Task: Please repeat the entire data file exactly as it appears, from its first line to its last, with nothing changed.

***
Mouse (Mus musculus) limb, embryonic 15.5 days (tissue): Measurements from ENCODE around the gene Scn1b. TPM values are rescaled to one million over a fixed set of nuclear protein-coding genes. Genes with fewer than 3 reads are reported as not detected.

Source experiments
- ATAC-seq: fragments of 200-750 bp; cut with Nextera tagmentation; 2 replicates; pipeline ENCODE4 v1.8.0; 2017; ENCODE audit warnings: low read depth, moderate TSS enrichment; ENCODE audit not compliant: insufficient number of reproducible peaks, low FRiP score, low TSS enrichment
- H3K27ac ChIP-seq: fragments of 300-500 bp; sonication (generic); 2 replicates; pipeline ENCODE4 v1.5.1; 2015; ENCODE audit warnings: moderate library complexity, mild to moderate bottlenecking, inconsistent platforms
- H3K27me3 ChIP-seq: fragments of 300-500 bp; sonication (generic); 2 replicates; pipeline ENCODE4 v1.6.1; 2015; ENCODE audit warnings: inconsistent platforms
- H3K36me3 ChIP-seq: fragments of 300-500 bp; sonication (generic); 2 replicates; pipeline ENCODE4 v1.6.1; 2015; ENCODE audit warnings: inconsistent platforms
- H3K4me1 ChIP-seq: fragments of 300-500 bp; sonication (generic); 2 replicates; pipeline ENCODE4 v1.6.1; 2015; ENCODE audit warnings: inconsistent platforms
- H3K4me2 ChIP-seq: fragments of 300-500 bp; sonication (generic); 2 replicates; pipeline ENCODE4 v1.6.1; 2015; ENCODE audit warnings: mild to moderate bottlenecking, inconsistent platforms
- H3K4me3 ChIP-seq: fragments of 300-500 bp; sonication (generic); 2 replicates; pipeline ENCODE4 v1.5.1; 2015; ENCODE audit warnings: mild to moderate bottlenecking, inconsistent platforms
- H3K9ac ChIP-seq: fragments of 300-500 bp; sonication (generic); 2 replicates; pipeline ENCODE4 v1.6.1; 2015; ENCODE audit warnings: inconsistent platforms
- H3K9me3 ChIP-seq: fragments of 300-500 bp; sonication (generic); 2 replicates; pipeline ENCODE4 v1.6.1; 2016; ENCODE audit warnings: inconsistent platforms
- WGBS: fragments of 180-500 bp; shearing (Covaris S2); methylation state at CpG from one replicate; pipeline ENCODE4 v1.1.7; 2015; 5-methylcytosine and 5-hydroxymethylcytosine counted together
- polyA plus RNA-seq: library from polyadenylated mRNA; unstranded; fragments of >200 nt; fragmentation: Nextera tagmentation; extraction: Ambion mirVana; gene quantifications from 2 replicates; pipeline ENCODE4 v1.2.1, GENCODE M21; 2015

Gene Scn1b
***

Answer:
Mouse (Mus musculus) limb, embryonic 15.5 days (tissue): Measurements from ENCODE around the gene Scn1b. TPM values are rescaled to one million over a fixed set of nuclear protein-coding genes. Genes with fewer than 3 reads are reported as not detected.

Source experiments
- ATAC-seq: fragments of 200-750 bp; cut with Nextera tagmentation; 2 replicates; pipeline ENCODE4 v1.8.0; 2017; ENCODE audit warnings: low read depth, moderate TSS enrichment; ENCODE audit not compliant: insufficient number of reproducible peaks, low FRiP score, low TSS enrichment
- H3K27ac ChIP-seq: fragments of 300-500 bp; sonication (generic); 2 replicates; pipeline ENCODE4 v1.5.1; 2015; ENCODE audit warnings: moderate library complexity, mild to moderate bottlenecking, inconsistent platforms
- H3K27me3 ChIP-seq: fragments of 300-500 bp; sonication (generic); 2 replicates; pipeline ENCODE4 v1.6.1; 2015; ENCODE audit warnings: inconsistent platforms
- H3K36me3 ChIP-seq: fragments of 300-500 bp; sonication (generic); 2 replicates; pipeline ENCODE4 v1.6.1; 2015; ENCODE audit warnings: inconsistent platforms
- H3K4me1 ChIP-seq: fragments of 300-500 bp; sonication (generic); 2 replicates; pipeline ENCODE4 v1.6.1; 2015; ENCODE audit warnings: inconsistent platforms
- H3K4me2 ChIP-seq: fragments of 300-500 bp; sonication (generic); 2 replicates; pipeline ENCODE4 v1.6.1; 2015; ENCODE audit warnings: mild to moderate bottlenecking, inconsistent platforms
- H3K4me3 ChIP-seq: fragments of 300-500 bp; sonication (generic); 2 replicates; pipeline ENCODE4 v1.5.1; 2015; ENCODE audit warnings: mild to moderate bottlenecking, inconsistent platforms
- H3K9ac ChIP-seq: fragments of 300-500 bp; sonication (generic); 2 replicates; pipeline ENCODE4 v1.6.1; 2015; ENCODE audit warnings: inconsistent platforms
- H3K9me3 ChIP-seq: fragments of 300-500 bp; sonication (generic); 2 replicates; pipeline ENCODE4 v1.6.1; 2016; ENCODE audit warnings: inconsistent platforms
- WGBS: fragments of 180-500 bp; shearing (Covaris S2); methylation state at CpG from one replicate; pipeline ENCODE4 v1.1.7; 2015; 5-methylcytosine and 5-hydroxymethylcytosine counted together
- polyA plus RNA-seq: library from polyadenylated mRNA; unstranded; fragments of >200 nt; fragmentation: Nextera tagmentation; extraction: Ambion mirVana; gene quantifications from 2 replicates; pipeline ENCODE4 v1.2.1, GENCODE M21; 2015

Gene Scn1b